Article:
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Could offering hourly rates be killing your business?

July 2, 2013
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clock stopwatch Could offering hourly rates be killing your business?

Hourly rates and your business

Many small businesses struggle with a pricing model, particularly in the service industry, highlighting the reality that there are so many hours in a week that any individual can bill, and therefore a limit to earnings immediately placed on any business.

For this very reason, Mike McDerment and Donald Cowper of FreshBooks and co-authors of “Break the Time Barrier: How to unlock your true earning potential” suggest not only in their book but below that moving away from an hourly rate can actually increase revenue. In their words, they offer the following five methods of transitioning away from an hourly rate:

1. Focus on value, not hours

The first step is understanding the difference between churning out billable hours and delivering value to clients. As a freelancer, you’re not just a collection of hours; you bring an array of creativity, wisdom, talent, and skills that you’ve accumulated over the years. You bring far more value to a client than just punching in and punching out on the clock.

2. Probe for serious pain points

During the exploratory phase, probe your client on their current problems or pain points. Too many service providers focus on small problems, but clients aren’t motivated to solve those, so dig for the serious issues.



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Are sales trending downward? Are new competitors emerging? If the client has goals or revenue targets, those create problems too, because if they aren’t met, the client will experience a loss.

Bottomline: clients value solving large problems and they’ll pay for that value. If you don’t identify where your client really needs help, you risk developing something that won’t have a lot of impact and consequently won’t be worth much to the client.

3. Position your services as an investment, not an expense

No one likes expenses, so they try to keep them as low as possible. That’s why so many contractors experience downward pressure on their prices. But an investment is a different story altogether.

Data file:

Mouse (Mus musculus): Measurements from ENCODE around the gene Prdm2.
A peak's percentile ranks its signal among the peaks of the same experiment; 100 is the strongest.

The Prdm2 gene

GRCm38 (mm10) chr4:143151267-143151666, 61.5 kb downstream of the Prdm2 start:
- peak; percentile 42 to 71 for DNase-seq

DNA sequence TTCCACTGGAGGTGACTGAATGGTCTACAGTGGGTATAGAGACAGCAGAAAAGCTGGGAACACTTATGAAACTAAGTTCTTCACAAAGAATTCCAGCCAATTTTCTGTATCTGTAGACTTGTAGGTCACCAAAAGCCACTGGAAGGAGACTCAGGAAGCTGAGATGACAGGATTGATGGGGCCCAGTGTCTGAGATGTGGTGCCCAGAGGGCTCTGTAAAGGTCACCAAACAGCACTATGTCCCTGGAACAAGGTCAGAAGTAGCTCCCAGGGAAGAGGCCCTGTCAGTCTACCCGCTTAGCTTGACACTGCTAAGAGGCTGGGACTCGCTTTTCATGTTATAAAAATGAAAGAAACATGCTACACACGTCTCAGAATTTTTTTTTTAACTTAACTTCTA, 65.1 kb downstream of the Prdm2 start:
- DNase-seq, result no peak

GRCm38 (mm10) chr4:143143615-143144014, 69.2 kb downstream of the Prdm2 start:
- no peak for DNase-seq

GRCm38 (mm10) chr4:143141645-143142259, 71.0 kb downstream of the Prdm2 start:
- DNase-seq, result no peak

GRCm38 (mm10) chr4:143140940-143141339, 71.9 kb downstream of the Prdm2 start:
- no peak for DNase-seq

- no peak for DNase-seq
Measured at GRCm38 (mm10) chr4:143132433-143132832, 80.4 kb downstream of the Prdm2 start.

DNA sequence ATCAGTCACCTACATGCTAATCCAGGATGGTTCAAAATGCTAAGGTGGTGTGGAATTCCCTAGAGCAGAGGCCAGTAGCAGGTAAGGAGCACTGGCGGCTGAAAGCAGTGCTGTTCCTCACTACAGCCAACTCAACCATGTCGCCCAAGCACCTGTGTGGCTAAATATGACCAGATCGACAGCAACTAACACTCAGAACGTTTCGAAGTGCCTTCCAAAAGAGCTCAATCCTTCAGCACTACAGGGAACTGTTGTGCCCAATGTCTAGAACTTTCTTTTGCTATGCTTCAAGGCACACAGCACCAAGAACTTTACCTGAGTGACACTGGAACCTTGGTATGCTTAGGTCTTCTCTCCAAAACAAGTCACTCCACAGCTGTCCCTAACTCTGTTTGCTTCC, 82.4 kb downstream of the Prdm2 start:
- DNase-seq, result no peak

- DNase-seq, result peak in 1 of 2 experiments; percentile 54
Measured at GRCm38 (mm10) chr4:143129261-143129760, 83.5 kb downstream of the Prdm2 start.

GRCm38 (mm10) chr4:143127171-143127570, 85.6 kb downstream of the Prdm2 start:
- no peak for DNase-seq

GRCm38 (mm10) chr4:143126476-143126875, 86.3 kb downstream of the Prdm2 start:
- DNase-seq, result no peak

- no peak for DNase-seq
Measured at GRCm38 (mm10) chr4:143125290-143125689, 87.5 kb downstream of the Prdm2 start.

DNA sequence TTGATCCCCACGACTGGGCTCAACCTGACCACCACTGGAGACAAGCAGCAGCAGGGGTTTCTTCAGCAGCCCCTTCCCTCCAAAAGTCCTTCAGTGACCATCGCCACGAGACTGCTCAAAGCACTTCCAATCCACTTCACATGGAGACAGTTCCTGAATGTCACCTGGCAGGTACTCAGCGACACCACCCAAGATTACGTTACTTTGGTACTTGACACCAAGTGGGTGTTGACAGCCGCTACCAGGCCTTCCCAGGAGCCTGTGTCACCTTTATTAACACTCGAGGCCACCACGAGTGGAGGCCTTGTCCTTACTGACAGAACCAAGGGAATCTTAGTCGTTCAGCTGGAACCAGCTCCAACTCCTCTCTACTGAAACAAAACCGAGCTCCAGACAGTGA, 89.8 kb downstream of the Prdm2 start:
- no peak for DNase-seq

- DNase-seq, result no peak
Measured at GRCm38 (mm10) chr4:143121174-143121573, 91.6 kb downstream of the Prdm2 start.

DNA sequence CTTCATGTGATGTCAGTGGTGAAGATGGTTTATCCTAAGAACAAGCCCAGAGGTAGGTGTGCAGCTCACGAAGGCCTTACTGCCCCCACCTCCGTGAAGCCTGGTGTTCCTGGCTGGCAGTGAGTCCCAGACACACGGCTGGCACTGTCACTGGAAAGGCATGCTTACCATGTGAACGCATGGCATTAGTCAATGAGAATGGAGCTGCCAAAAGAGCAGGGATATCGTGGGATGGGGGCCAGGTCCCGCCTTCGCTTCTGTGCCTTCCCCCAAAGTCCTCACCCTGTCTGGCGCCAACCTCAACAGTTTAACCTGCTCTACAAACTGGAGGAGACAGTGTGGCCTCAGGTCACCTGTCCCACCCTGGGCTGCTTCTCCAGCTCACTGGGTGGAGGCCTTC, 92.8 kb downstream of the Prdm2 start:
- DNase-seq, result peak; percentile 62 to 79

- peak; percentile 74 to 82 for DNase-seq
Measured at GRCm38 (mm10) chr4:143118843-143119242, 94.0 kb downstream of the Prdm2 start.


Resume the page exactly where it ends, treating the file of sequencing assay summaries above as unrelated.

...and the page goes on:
To position your service as an investment, connect it to solving the client’s pain or helping them achieve a key objective. For example, if you’re a web designer, instead of building a better looking website, design a site that acts as a marketing and selling engine to help your client hit revenue targets. If you offer to build a site that could generate an additional $100,000 of profit annually, your client would be open to making a $20,000 investment. If you used the traditional hourly pricing model to figure out your fee, you might only end up charging $2,000 to $2,500.

4. Don’t present your pricing upfront

Most initial conversations begin with a client asking about rates and a freelancer obliging with a response, without either side fully grasping the impact or scope of the project. When you present your pricing upfront, you make price the distinguishing factor, not your ability to deliver results. This encourages the client to compare your rate to someone else’s (and having the most competitive rate doesn’t always work in your favor).

If you want to be judged on your abilities, resist the temptation to give a quote before you and your client agree on what they want to achieve.

5. Offer clients more than one option

If you offer just one package or price, the client has two options: accept it or not. Instead, offer a proposal that reads like a menu, with multiple options that have distinct prices. Each choice should address business needs and goals, with solutions at various depths and price tags. Many freelancers are surprised by how frequently clients choose their topline package. In addition, should a client want to pay less, there’s no haggling. They just choose to have less delivered.

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